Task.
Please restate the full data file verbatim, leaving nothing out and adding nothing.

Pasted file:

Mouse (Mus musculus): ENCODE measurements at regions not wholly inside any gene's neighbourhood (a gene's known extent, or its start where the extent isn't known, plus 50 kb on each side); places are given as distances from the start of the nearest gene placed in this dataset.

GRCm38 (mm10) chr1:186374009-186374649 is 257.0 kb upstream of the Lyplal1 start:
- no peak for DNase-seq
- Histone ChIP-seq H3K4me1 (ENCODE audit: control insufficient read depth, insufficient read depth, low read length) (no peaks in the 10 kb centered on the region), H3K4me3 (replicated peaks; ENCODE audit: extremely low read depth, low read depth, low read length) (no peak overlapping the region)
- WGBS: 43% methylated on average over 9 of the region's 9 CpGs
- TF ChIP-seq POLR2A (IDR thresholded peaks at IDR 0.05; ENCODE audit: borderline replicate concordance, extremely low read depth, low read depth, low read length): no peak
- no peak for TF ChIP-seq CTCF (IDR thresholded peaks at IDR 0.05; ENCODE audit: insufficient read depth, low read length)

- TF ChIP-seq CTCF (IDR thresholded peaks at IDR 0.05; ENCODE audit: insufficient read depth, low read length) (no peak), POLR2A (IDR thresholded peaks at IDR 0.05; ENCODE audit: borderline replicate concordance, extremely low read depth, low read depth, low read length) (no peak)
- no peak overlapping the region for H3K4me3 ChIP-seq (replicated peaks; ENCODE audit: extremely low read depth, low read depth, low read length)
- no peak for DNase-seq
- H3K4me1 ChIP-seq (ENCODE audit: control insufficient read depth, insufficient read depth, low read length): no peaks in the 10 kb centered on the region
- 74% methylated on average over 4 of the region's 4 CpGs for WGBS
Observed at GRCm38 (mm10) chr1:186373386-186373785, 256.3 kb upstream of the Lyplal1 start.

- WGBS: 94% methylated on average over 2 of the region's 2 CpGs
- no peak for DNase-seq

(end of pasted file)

Mouse (Mus musculus): ENCODE measurements at regions not wholly inside any gene's neighbourhood (a gene's known extent, or its start where the extent isn't known, plus 50 kb on each side); places are given as distances from the start of the nearest gene placed in this dataset.

GRCm38 (mm10) chr1:186374009-186374649 is 257.0 kb upstream of the Lyplal1 start:
- no peak for DNase-seq
- Histone ChIP-seq H3K4me1 (ENCODE audit: control insufficient read depth, insufficient read depth, low read length) (no peaks in the 10 kb centered on the region), H3K4me3 (replicated peaks; ENCODE audit: extremely low read depth, low read depth, low read length) (no peak overlapping the region)
- WGBS: 43% methylated on average over 9 of the region's 9 CpGs
- TF ChIP-seq POLR2A (IDR thresholded peaks at IDR 0.05; ENCODE audit: borderline replicate concordance, extremely low read depth, low read depth, low read length): no peak
- no peak for TF ChIP-seq CTCF (IDR thresholded peaks at IDR 0.05; ENCODE audit: insufficient read depth, low read length)

- TF ChIP-seq CTCF (IDR thresholded peaks at IDR 0.05; ENCODE audit: insufficient read depth, low read length) (no peak), POLR2A (IDR thresholded peaks at IDR 0.05; ENCODE audit: borderline replicate concordance, extremely low read depth, low read depth, low read length) (no peak)
- no peak overlapping the region for H3K4me3 ChIP-seq (replicated peaks; ENCODE audit: extremely low read depth, low read depth, low read length)
- no peak for DNase-seq
- H3K4me1 ChIP-seq (ENCODE audit: control insufficient read depth, insufficient read depth, low read length): no peaks in the 10 kb centered on the region
- 74% methylated on average over 4 of the region's 4 CpGs for WGBS
Observed at GRCm38 (mm10) chr1:186373386-186373785, 256.3 kb upstream of the Lyplal1 start.

- WGBS: 94% methylated on average over 2 of the region's 2 CpGs
- no peak for DNase-seq